La Cafamore presents Celebrated Trios at the Knox Presbyterian Church, Saturday October 5, 7:30 pm.
How did she do it? In that day and age the idea of “career woman”, if it ever occurred at all, would have been considered an oxymoron. But Clara Schumann (1819-1896) was a single mother with 7 children and a busy concert career and she did manage to survive as a “working mother”. Of course, something had to go and in her case it was the demanding avocation of composer. Still, there are compositions of her’s out there. Case in point. La Cafamore (Carolyn Cameron – Violin, Nina Horvath – Piano and Alexis Moore – Viola) performed the Scherzo from the Piano Trio, Op.17 in concert at the Knox Presbyterian Church on Saturday. It is an interesting piece, somewhat jazzy in texture with rhythmic syncopations somewhat reminiscent of early ragtime. This is a composition that probably predates the compositions of the the flamboyant American pianist Louis Moreau Gottschalk who started experimenting with indigenous American musical motives in the mid to late 19th century.
In classical chamber music the Piano Trio is usually piano, cello and violin. La Cafamore’s usual cello player (Jeff Faragher) was not available, so after arranging some suitable transcriptions of the cello part, Alexis Moore, on Viola, substituted for Jeff. The Viola and the Cello are an octave apart but are tuned the same way (CGDA) so the implementation of the substitution was possible. So with this configuration the group tackled Joseph Haydn’s Trio in G and Beethoven’s Trio in Bb (The Archduke). Alexis felt that the major challenge, surprisingly was not the Beethoven, but rather the Haydn trio. The music in this concert is what I call “music in the middle”. Joseph Haydn had left behind the the polyphonic complexities of the Baroque period to pursue a clearer compositional style. In what became known as the Classical era he was followed by Mozart and, to some extent, Beethoven. In the latter, elements of the gathering histrionic storm of the Romantics were on the horizon. The coming shift in music finally matured into the complexity of the late romantics. There you have it – from complexity to clarity and onto further complexity, ie. “music in the middle”. So in keeping with “music in the middle” this was an enjoyable program of clear, precise compositions by masters of the Classical period, Haydn and Beethoven, with a little taste of the exotic in the music of Clara Schumann. Just my cup of tea.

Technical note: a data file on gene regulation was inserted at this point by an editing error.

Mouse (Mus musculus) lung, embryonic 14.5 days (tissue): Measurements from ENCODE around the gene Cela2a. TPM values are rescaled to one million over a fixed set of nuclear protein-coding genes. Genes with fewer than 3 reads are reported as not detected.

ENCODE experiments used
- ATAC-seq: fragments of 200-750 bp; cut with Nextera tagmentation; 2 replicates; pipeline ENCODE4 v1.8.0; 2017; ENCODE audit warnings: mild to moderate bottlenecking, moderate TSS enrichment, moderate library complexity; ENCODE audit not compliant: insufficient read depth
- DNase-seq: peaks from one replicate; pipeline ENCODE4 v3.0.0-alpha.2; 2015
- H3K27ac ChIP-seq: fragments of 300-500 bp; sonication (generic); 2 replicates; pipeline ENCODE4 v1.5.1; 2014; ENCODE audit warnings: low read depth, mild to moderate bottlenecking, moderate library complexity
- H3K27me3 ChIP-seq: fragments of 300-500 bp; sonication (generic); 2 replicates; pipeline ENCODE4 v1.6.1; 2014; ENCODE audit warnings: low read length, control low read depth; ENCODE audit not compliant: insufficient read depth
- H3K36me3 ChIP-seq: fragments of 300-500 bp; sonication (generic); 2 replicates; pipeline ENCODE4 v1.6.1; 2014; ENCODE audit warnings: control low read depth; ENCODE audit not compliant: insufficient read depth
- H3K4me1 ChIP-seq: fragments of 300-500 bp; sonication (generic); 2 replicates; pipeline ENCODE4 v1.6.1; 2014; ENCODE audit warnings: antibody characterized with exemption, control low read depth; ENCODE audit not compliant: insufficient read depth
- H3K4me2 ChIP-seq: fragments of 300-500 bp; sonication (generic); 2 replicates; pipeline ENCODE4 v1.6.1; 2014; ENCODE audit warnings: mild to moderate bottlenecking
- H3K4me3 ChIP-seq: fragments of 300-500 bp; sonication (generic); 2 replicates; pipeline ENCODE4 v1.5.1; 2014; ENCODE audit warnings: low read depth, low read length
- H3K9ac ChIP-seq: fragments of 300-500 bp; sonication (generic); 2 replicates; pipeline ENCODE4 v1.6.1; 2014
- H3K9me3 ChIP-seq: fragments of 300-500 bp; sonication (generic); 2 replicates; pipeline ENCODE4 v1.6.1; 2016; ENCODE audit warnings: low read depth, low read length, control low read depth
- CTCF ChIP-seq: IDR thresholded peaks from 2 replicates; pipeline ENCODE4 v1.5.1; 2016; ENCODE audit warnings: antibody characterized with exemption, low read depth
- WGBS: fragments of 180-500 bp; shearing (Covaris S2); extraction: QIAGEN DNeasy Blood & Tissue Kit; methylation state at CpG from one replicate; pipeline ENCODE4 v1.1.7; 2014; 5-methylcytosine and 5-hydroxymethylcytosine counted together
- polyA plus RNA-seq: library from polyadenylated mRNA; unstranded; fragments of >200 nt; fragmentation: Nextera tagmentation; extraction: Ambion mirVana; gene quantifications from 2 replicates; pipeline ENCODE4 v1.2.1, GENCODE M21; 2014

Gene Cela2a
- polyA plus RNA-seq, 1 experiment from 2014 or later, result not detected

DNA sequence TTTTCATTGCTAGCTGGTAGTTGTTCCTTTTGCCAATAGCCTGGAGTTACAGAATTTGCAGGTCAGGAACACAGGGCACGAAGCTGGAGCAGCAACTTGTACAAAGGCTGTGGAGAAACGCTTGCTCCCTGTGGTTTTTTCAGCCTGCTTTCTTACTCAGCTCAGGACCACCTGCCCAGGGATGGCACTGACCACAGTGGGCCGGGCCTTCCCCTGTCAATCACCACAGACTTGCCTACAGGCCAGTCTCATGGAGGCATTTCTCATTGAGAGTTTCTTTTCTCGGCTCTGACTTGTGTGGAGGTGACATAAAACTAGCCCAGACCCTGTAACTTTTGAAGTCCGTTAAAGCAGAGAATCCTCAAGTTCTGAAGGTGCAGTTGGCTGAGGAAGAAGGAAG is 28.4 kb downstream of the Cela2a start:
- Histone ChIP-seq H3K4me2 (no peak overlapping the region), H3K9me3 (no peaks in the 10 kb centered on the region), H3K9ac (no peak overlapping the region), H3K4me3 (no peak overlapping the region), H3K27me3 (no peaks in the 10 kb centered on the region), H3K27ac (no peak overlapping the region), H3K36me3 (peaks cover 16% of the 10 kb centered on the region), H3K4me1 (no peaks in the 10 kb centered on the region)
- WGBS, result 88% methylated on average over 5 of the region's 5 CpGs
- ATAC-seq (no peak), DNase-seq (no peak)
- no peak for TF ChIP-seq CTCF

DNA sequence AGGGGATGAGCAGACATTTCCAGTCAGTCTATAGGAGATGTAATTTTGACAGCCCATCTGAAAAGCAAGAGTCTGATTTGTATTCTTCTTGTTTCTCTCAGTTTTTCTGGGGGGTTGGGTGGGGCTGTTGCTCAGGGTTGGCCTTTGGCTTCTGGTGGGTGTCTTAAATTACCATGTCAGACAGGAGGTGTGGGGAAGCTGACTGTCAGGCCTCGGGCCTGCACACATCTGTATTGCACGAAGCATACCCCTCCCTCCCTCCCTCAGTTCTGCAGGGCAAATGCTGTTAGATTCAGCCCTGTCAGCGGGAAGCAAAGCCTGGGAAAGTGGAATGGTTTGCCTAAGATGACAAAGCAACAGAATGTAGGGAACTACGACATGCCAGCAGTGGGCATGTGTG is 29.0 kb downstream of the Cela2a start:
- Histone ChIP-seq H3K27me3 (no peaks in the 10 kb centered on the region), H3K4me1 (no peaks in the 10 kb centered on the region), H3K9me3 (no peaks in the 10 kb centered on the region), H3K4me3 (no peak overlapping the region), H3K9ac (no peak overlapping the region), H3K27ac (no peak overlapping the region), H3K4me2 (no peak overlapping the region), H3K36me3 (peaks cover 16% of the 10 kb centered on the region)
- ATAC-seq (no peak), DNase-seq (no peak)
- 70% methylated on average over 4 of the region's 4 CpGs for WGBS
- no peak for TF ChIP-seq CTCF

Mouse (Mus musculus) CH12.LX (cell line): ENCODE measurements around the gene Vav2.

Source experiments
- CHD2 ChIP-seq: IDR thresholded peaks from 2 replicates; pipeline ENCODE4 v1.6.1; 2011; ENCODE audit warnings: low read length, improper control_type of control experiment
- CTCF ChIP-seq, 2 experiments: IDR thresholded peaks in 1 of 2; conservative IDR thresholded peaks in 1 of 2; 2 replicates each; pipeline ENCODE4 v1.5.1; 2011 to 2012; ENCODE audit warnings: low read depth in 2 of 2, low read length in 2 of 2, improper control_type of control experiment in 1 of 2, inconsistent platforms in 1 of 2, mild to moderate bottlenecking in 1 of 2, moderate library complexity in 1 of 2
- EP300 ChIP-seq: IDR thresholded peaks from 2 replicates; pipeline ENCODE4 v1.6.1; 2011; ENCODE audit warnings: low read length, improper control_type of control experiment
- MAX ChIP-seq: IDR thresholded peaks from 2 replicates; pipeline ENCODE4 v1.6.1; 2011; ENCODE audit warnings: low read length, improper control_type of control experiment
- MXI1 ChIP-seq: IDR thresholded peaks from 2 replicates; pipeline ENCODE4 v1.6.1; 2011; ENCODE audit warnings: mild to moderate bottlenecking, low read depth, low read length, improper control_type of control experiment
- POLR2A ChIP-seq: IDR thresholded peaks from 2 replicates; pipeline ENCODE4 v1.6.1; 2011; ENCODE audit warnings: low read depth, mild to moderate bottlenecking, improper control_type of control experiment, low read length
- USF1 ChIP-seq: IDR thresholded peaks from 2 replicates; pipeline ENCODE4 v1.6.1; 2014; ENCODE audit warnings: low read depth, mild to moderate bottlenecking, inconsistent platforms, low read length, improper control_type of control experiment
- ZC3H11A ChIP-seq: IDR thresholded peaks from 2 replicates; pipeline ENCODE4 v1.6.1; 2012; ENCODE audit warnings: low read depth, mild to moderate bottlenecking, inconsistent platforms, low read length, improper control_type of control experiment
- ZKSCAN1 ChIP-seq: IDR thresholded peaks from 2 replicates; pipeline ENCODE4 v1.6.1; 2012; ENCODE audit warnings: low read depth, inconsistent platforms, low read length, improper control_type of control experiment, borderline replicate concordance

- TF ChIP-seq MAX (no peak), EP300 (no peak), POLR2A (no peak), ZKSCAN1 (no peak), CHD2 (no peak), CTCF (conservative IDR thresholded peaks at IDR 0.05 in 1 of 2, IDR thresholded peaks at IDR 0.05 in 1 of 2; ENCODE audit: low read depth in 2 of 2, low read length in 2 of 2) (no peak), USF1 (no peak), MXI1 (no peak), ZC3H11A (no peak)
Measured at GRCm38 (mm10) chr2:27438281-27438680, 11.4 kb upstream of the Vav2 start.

This particular concert was part of La Cafamore’s fall tour that included performances in Silverton, Rossland, Fernie, Invermere, Cranbrook, Crawford Bay and Nelson and was supported by the Columbia Basin Trust and The Columbia Kootenay Cultural Alliance. Dr. R.J. Cameron and Drs. Jane and Rob Gray must also be thanked for their sponsorship of the tour and Pastor Ron for making this exceptional venue once again available to La Cafamore. This is undoubtedly the finest chamber music venue in the area.
Symphonic music performances are the major marque events that attract the most significant amounts of sponsorship support and money. I think Carolyn Cameron and her colleagues in La Cafarmore, The Selkirk Trio and The Kootenay Brass Quintet should be more than commended for their unflagging efforts, without major corporate sponsorship, to get quality music out in front of local audiences. Over the past few years we have been treated to some stellar performance of music that are somewhat off the beaten track. It is extraordinary that we have managed to hear live performances of George Crumb’s Black Angels, and Steve Reich’s Different Trains, just to mention two, here in the small communities of the Kootenays. Thank you, Thank you, Thank you.